Filesystem Indexing with libferris

by Ben Martin

The libferris Project began in early 2001 in order to create a virtual filesystem operating as a shared library. Many tree-like structures are presented through a single filesystem interface by libferris. Operating in the user address space instead of in the kernel allows libferris to expose a large number of tree-like sources. These sources would be difficult to access from the Linux kernel. All filesystems are accessible through the root:// URI in libferris and include kernel file:// URLs, relational databases, XML files and databases, network-accessible resources like HTTP/FTP servers and other composite files like db4, tarballs and RDF, as well as standard kernel filesystems like ext3 and XFS.

Why libferris?

Here's why you might choose libferris for filesystem indexing and querying:

  • Plugins can extract text that is trapped in files for full-text indexing.

  • Unified interface for all data sources used as input for indexing—for example, the following are all indexable with libferris: text inside SleepyCat dbxml files, inside tarballs and in individual messages in mbox files or relational databases.

  • Metadata trapped inside files can be indexed and searched for. For example, the ID3 tags for audio files can be indexed to provide search-by-artist functionality.

  • Identical basic add/query commands for all indexing plugins, so you can switch between indexing implementations fairly easily.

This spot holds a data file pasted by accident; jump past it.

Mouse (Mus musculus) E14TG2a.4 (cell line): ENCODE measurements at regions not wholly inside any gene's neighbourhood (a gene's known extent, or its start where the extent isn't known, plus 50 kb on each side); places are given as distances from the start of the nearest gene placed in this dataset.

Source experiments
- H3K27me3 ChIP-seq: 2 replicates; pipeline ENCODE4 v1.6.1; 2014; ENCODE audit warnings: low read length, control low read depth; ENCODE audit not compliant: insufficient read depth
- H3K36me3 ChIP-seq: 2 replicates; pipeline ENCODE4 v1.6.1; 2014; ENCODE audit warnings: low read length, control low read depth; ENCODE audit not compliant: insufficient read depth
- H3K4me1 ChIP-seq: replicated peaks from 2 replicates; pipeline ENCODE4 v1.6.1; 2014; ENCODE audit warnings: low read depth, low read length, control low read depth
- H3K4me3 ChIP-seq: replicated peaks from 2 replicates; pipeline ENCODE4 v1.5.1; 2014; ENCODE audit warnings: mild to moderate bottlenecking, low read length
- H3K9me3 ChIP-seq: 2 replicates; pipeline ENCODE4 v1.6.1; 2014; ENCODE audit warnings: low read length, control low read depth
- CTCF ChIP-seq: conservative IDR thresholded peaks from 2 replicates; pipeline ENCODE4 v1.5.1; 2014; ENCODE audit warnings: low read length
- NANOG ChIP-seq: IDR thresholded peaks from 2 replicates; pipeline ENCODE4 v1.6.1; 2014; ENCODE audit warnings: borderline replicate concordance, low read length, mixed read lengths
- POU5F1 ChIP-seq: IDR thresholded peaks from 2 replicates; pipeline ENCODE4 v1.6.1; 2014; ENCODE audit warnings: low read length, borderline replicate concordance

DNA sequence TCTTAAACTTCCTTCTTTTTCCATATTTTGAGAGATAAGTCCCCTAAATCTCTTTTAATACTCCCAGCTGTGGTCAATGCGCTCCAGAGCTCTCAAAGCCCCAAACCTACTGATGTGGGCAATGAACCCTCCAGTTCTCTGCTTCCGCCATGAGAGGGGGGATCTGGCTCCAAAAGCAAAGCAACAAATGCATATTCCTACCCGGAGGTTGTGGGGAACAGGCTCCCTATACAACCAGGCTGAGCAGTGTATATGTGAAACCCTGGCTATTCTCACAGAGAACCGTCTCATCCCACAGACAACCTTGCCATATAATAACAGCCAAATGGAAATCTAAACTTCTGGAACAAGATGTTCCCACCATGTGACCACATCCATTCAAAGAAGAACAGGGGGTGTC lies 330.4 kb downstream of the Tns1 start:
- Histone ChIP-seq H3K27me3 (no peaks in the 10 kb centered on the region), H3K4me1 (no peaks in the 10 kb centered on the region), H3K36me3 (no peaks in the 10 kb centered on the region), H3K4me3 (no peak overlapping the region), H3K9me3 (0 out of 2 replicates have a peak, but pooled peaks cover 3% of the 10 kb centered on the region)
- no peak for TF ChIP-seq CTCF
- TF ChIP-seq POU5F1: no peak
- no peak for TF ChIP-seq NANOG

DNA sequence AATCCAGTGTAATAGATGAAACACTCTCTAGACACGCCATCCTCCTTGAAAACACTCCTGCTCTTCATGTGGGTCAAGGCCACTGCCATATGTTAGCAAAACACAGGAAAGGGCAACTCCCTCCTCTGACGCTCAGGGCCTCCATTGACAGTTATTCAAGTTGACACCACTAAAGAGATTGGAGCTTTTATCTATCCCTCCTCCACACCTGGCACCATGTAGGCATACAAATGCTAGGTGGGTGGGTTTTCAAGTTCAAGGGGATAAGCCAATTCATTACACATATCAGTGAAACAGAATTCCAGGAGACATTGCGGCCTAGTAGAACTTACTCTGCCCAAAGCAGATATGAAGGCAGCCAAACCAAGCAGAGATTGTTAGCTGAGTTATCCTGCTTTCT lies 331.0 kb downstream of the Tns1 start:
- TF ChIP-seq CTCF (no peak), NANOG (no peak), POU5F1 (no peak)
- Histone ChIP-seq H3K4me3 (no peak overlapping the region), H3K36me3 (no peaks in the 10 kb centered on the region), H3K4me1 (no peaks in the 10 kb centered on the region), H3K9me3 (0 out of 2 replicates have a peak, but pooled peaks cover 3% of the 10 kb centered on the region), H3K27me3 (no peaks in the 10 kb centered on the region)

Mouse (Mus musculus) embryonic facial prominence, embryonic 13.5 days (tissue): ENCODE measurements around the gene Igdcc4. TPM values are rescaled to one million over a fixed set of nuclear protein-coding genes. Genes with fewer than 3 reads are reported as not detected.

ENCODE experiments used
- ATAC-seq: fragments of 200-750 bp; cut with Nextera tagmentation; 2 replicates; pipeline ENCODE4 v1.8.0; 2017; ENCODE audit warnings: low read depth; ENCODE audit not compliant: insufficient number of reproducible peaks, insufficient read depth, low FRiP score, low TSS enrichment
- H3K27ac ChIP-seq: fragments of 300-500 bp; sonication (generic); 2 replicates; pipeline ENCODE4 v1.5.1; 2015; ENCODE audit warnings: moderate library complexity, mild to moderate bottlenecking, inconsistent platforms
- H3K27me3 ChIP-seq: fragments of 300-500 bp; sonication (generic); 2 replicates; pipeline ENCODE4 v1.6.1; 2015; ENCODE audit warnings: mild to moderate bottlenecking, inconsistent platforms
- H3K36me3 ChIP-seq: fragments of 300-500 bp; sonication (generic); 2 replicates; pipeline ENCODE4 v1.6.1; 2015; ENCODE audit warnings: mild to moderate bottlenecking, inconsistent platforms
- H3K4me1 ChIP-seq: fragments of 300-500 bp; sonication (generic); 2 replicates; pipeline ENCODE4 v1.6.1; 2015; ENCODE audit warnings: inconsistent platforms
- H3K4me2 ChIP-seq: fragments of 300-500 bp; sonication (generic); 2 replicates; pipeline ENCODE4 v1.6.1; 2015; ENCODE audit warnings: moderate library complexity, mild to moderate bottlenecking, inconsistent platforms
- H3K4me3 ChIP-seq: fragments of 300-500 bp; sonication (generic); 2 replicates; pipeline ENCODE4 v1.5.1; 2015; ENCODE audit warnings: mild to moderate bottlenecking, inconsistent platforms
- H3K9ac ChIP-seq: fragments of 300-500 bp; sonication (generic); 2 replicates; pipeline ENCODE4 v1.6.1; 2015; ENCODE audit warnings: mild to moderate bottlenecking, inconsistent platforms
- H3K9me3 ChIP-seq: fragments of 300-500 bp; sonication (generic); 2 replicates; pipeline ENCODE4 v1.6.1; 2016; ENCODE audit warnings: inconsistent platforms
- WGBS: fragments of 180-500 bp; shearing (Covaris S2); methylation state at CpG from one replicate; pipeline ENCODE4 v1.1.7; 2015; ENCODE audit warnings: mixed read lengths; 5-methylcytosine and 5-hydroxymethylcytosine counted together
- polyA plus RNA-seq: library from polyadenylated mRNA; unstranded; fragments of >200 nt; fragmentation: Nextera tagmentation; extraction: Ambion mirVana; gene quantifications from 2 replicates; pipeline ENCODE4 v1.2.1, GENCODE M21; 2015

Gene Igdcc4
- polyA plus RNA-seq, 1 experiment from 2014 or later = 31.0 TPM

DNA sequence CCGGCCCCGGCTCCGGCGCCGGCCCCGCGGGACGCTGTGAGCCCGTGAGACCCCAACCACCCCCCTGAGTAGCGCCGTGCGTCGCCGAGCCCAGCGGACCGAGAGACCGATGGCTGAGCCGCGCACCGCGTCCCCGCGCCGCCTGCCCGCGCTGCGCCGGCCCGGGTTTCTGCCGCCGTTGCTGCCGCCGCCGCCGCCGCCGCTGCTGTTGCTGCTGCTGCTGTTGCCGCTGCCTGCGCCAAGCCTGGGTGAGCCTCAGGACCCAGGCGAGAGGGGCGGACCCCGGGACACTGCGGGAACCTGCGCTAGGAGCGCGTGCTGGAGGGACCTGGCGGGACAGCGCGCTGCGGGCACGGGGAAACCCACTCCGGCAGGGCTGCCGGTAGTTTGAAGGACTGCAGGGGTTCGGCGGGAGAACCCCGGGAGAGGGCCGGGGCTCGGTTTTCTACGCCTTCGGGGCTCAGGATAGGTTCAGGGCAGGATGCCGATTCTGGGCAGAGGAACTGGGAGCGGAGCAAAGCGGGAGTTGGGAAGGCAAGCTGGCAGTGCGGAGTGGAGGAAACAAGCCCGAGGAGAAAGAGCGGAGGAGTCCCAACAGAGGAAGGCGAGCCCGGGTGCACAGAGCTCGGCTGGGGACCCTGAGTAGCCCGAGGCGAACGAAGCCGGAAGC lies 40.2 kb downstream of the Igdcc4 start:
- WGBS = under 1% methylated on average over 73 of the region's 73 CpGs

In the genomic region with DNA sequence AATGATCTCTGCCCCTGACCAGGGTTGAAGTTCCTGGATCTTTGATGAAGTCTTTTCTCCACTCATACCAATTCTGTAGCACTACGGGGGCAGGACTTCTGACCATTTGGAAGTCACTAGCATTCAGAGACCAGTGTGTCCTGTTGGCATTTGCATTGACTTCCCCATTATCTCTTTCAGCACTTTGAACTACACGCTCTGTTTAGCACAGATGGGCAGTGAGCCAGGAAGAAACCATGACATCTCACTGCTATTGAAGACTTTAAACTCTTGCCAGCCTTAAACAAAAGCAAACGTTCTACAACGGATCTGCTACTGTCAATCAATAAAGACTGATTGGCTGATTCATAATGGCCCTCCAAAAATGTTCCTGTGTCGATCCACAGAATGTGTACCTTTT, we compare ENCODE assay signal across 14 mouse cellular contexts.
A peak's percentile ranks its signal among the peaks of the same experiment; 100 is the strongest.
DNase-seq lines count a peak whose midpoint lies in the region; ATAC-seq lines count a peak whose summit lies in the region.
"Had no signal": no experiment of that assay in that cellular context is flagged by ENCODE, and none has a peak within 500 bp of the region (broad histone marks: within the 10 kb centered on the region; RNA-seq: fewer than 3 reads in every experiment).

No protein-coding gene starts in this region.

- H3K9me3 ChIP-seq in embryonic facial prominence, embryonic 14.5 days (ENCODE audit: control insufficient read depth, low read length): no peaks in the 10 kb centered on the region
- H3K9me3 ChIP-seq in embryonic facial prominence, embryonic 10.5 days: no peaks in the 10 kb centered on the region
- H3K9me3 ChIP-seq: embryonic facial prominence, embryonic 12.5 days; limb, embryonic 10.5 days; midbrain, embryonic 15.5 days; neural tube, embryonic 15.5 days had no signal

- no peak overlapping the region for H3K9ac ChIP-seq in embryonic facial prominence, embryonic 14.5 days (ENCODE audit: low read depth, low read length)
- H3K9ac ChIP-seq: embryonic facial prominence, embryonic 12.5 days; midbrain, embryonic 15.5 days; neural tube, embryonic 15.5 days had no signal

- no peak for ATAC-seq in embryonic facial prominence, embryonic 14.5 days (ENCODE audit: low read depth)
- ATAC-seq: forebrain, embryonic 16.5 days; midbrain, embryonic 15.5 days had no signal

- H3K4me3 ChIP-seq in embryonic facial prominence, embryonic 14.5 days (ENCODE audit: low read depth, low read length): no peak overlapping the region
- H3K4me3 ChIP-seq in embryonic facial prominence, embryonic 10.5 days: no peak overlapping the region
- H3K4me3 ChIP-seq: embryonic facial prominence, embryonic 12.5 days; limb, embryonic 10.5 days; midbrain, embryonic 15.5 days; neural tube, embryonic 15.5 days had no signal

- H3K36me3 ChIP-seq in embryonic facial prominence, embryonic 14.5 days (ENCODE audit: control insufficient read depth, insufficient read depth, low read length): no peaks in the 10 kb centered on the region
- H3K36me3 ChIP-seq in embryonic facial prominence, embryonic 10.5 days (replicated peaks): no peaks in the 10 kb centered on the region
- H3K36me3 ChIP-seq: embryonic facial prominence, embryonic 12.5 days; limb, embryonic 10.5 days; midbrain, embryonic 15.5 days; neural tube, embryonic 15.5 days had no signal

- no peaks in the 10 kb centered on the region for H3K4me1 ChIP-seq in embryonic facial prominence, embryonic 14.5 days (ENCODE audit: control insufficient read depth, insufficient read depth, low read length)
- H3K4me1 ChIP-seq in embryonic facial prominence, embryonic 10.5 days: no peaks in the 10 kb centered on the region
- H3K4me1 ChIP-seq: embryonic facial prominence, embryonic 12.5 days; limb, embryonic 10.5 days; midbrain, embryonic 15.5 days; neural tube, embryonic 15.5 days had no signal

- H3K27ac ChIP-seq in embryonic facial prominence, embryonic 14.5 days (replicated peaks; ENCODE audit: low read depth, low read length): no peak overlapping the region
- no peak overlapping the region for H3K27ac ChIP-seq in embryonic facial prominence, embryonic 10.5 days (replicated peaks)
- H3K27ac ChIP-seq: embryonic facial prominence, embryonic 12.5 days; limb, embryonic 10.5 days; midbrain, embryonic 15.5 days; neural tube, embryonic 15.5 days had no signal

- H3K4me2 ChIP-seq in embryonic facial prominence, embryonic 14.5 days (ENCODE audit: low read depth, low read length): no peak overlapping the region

• Combination searches for full-text and extended attributes for your filesystem. The ferris-search tool allows you to combine many searches into one result set.

  • Ability to search for files based on the metadata they once had.

  • Ability to search for files based on Supervised Machine Learning (SML) judgments—spam filtering for your filesystem. Unfortunately, covering SML is beyond the scope of this article.

The notion of files and directories is merged in libferris into a single abstraction. This allows things like tar archives to be mounted as a filesystem implicitly by libferris. In this case, the tarball is both a file and a directory at the same time.

The extended attribute (EA) interface presents data from many sources, including the kernel's listxattr(2) interface, RDF/bdb repositories and dynamically extracted values. An example of a dynamic EA is the width of an image. When an image's width EA is read, libferris uses a plugin to determine the width of the image file. Another example is the sample rate for audio files.

Table 1. EA Examples

Name-extensionFile's extension, such as tar
treeiconThe URL of an image that is appropriate for this file.
is-audio-objectThe MIME major type audio.
is-source-objectThis file's source code.
is-remoteThis file remote to this machine.